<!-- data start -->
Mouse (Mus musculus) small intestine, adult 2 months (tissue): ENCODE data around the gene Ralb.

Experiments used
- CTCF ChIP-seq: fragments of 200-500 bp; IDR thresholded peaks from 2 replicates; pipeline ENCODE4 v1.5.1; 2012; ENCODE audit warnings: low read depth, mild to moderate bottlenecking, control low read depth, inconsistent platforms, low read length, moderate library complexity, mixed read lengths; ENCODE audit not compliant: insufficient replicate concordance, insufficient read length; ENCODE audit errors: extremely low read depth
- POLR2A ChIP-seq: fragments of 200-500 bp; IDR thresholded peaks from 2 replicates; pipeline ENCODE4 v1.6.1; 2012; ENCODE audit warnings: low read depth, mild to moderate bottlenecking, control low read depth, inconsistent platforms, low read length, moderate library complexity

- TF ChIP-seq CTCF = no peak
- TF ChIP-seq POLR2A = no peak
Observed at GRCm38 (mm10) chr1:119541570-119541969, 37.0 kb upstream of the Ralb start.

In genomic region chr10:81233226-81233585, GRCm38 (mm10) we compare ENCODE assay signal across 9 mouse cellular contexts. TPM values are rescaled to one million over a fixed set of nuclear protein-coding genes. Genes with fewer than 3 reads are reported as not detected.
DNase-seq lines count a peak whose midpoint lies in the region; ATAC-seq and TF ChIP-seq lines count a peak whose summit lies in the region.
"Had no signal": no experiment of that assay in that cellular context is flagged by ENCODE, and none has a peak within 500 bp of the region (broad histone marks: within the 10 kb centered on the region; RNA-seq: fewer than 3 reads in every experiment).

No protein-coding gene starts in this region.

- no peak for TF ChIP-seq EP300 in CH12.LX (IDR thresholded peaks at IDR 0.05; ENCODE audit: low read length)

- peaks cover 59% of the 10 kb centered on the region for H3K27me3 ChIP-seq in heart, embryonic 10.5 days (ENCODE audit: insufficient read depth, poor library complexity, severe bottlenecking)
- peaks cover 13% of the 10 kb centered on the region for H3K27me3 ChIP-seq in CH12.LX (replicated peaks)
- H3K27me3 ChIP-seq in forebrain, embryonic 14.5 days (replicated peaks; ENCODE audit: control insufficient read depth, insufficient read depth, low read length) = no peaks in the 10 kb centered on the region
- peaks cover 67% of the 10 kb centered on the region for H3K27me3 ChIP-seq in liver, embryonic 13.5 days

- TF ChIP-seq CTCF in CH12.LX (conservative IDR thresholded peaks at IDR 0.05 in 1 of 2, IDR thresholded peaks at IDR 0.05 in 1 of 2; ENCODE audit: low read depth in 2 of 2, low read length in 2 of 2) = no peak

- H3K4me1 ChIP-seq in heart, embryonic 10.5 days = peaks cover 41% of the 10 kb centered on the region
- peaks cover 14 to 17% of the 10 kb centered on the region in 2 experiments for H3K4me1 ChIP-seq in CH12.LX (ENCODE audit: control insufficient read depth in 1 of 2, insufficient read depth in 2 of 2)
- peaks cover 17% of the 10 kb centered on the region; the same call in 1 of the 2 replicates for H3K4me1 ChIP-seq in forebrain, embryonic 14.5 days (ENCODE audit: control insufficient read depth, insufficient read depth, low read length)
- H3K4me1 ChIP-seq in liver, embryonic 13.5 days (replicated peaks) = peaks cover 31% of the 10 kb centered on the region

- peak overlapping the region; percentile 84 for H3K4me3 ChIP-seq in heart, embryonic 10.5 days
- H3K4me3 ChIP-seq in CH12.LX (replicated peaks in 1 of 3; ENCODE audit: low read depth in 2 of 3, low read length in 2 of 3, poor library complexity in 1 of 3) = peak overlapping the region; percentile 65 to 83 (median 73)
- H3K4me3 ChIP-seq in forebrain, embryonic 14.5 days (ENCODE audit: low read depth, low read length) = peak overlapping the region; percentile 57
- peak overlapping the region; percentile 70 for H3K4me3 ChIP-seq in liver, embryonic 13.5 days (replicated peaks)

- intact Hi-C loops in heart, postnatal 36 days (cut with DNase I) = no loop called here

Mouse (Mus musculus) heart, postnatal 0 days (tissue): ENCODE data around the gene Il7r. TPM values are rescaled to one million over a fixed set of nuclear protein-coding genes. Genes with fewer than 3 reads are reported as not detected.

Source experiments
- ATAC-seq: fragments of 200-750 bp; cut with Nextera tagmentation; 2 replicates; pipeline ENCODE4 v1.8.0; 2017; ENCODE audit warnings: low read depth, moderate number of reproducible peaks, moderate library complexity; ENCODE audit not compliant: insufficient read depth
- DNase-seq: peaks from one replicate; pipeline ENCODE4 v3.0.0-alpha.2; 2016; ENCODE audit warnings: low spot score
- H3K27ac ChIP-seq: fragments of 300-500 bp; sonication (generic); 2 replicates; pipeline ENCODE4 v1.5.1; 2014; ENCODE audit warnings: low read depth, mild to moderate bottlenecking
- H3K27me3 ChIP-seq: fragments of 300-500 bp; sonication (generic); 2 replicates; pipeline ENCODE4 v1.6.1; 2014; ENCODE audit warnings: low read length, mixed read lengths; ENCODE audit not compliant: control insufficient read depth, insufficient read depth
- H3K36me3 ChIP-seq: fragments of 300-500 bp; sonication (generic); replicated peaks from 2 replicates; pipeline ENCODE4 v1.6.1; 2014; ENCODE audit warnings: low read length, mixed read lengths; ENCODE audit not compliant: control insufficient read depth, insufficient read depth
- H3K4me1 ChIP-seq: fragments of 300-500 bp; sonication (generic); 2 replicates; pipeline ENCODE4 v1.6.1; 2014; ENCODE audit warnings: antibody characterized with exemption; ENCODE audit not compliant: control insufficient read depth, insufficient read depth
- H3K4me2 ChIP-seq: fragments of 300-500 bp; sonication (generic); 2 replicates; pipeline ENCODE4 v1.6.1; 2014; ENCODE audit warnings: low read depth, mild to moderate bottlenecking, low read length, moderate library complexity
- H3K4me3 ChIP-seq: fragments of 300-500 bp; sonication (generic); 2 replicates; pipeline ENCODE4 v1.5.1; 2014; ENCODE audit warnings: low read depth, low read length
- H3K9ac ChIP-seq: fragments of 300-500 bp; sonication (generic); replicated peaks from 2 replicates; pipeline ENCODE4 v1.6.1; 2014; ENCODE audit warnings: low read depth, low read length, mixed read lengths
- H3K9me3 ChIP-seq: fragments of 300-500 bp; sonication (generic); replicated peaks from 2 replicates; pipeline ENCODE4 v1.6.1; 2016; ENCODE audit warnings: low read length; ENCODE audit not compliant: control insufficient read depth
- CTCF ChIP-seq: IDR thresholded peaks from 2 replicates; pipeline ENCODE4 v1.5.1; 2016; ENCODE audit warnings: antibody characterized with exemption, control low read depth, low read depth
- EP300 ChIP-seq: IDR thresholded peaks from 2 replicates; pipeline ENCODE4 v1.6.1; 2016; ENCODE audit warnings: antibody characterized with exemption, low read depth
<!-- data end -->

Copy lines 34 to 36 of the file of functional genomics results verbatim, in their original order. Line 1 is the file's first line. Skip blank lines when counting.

- H3K4me1 ChIP-seq: fragments of 300-500 bp; sonication (generic); 2 replicates; pipeline ENCODE4 v1.6.1; 2014; ENCODE audit warnings: antibody characterized with exemption; ENCODE audit not compliant: control insufficient read depth, insufficient read depth
- H3K4me2 ChIP-seq: fragments of 300-500 bp; sonication (generic); 2 replicates; pipeline ENCODE4 v1.6.1; 2014; ENCODE audit warnings: low read depth, mild to moderate bottlenecking, low read length, moderate library complexity
- H3K4me3 ChIP-seq: fragments of 300-500 bp; sonication (generic); 2 replicates; pipeline ENCODE4 v1.5.1; 2014; ENCODE audit warnings: low read depth, low read length